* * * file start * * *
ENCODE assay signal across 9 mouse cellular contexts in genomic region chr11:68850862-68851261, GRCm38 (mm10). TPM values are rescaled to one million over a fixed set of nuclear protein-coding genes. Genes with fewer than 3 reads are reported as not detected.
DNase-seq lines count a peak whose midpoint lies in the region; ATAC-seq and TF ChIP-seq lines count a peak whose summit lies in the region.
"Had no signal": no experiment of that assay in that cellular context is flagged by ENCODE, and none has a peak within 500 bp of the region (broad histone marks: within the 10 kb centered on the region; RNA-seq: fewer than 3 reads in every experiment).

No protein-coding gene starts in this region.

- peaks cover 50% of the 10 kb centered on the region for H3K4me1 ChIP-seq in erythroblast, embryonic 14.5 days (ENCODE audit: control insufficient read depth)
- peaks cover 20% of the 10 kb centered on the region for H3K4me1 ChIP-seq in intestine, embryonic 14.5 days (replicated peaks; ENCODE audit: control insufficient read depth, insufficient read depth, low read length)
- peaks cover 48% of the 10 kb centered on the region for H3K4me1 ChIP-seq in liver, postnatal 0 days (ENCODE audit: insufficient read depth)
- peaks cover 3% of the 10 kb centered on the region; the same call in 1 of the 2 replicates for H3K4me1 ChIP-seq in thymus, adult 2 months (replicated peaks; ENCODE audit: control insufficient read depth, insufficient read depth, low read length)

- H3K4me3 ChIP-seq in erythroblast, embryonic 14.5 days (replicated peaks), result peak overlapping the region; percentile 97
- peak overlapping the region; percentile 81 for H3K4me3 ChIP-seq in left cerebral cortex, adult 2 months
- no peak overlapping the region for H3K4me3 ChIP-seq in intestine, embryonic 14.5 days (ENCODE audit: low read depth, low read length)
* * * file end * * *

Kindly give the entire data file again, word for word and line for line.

ENCODE assay signal across 9 mouse cellular contexts in genomic region chr11:68850862-68851261, GRCm38 (mm10). TPM values are rescaled to one million over a fixed set of nuclear protein-coding genes. Genes with fewer than 3 reads are reported as not detected.
DNase-seq lines count a peak whose midpoint lies in the region; ATAC-seq and TF ChIP-seq lines count a peak whose summit lies in the region.
"Had no signal": no experiment of that assay in that cellular context is flagged by ENCODE, and none has a peak within 500 bp of the region (broad histone marks: within the 10 kb centered on the region; RNA-seq: fewer than 3 reads in every experiment).

No protein-coding gene starts in this region.

- peaks cover 50% of the 10 kb centered on the region for H3K4me1 ChIP-seq in erythroblast, embryonic 14.5 days (ENCODE audit: control insufficient read depth)
- peaks cover 20% of the 10 kb centered on the region for H3K4me1 ChIP-seq in intestine, embryonic 14.5 days (replicated peaks; ENCODE audit: control insufficient read depth, insufficient read depth, low read length)
- peaks cover 48% of the 10 kb centered on the region for H3K4me1 ChIP-seq in liver, postnatal 0 days (ENCODE audit: insufficient read depth)
- peaks cover 3% of the 10 kb centered on the region; the same call in 1 of the 2 replicates for H3K4me1 ChIP-seq in thymus, adult 2 months (replicated peaks; ENCODE audit: control insufficient read depth, insufficient read depth, low read length)

- H3K4me3 ChIP-seq in erythroblast, embryonic 14.5 days (replicated peaks), result peak overlapping the region; percentile 97
- peak overlapping the region; percentile 81 for H3K4me3 ChIP-seq in left cerebral cortex, adult 2 months
- no peak overlapping the region for H3K4me3 ChIP-seq in intestine, embryonic 14.5 days (ENCODE audit: low read depth, low read length)